The provision expense was 4.6 million for the fourth quarter as compared to 3.7 million for the fourth quarter of 2015. The level of non-performing loans and other non-performing assets in our portfolio continues to improve through declines in NPLs to 26 basis points of total loans, the coverage ratio at the end of 2015 was 398% and we believe that we are adequately reserved.

Revenue from non-interest income was 6.5 million during the fourth quarter, a 22% increase over 5.3 million in the fourth quarter of ‘14. For the year, non-interest income was 26.6 million of 45% over the full year of ‘14 results. For the full year, the increases were primarily due to improvement in the origination and sales of residential mortgages. For the fourth quarter, the largest contributor to the improvement was 650,000 an additional gains on the sale of SBA loans.

The efficiency ratio for the fourth quarter of ‘15 was 41.47% as we continue our discipline management of non-interest expense and its effect on the efficiency ratio and expenses as a percent of average assets.

We improved our operating leverage as non-interest expense for the fourth quarter increased only 10% over the operating basis level for the fourth quarter of ‘14, while total revenue was up 21% over the same period. Operating expenses were 28.6 million for the fourth quarter.

The level of annualized non-interest expense as compared to average assets was only 1.94% of average assets for the quarter as compared to 2.16 on an operating basis for the fourth quarter of ‘14. This ratio and the efficiency ratio for the fourth quarter are significantly better than industry in peer group averages.

Based on our continued diligence in managing operating expenses, we believe we can maintain the efficiency ratio in the low 40s similar to what we’ve achieved in the last several quarters. It is important to note that we tend to look at the long-term trend for this measure rather than dwelling other ratio any specific quarter.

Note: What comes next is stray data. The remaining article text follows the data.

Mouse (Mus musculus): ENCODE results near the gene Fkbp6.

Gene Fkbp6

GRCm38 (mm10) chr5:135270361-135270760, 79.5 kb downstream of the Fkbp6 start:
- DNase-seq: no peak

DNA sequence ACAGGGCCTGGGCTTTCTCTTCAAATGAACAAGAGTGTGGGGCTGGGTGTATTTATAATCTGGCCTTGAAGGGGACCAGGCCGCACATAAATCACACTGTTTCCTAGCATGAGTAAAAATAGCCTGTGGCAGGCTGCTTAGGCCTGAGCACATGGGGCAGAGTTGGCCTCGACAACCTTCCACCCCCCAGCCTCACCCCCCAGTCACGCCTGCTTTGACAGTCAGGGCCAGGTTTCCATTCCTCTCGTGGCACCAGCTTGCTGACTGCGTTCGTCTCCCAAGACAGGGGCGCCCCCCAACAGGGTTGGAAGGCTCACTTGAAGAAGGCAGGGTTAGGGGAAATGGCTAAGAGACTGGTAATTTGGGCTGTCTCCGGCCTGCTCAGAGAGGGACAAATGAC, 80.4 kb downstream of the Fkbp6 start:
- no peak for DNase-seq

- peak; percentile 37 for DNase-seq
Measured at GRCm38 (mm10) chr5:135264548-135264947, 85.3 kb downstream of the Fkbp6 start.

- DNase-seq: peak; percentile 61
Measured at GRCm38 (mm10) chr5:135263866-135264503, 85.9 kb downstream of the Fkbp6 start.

We will continue to invest in the infrastructure needed to support an outstanding level of customer service and quality of operations. We continue to evaluate our branch network and other facilities to make sure out occupancy costs are as efficient as possible. In that regard, we are in the process of moving our residential lending division to a new space and we are relocating both our Chevy Chase branch and our Georgetown branch the small, less expensive facilities while remaining in this upscale markets.

Meanwhile, we continue to recruit experienced, qualified bankers so they are critical to our high service, high touch philosophy and strategy.

During November 2015, we redeemed the 71.9 million of SBLF preferred stock as we have been planning and have discussed. The payoff was made from a general corporate funds including part of the proceeds of a $100 million common stock offering completed last March. Even with the impact on Tier 1 capital from SBLF payoff, our capital ratios remained strong. At December 31st, 2015, we had a common equity Tier 1 ratio of 10.68%, total risk based capital of 12.75% and tangible common equity to tangible assets of 10.56%. The Board and management are continued to continually maintain a strong capital position and continued to plan accordingly.

In summary, I would like say how pleased we are with a very successful 2015. We’ve advanced numerous strategic initiatives particularly in Northern Virginia and we are very proud to become a $6 billion bank, while maintaining our focus on customer relations, our attention to detail and our commitment to creating shareholder value.

Most importantly, we are extremely proud of the quality of our earnings and consistency of EPS growth that we’ve been able to achieve. We are well positioned in the Washington metropolitan area market and we are poised with continued success in 2016.

That concludes by formal remarks, we’d be pleased to take any questions at this time.

Question-and-Answer Session

Operator

Thank you. [Operator Instructions] Our first question comes from the line of Casey Orr with Sandler O'Neill. Your line is open.

Casey Orr

Good morning.

Ron Paul

Good morning, Casey.

Casey Orr

Great quarter, I just had a question for Jan. Can you give us some more color on the OREO expenses that came in this quarter specifically, you know was there valuation just with one specific property and how much was it writing down?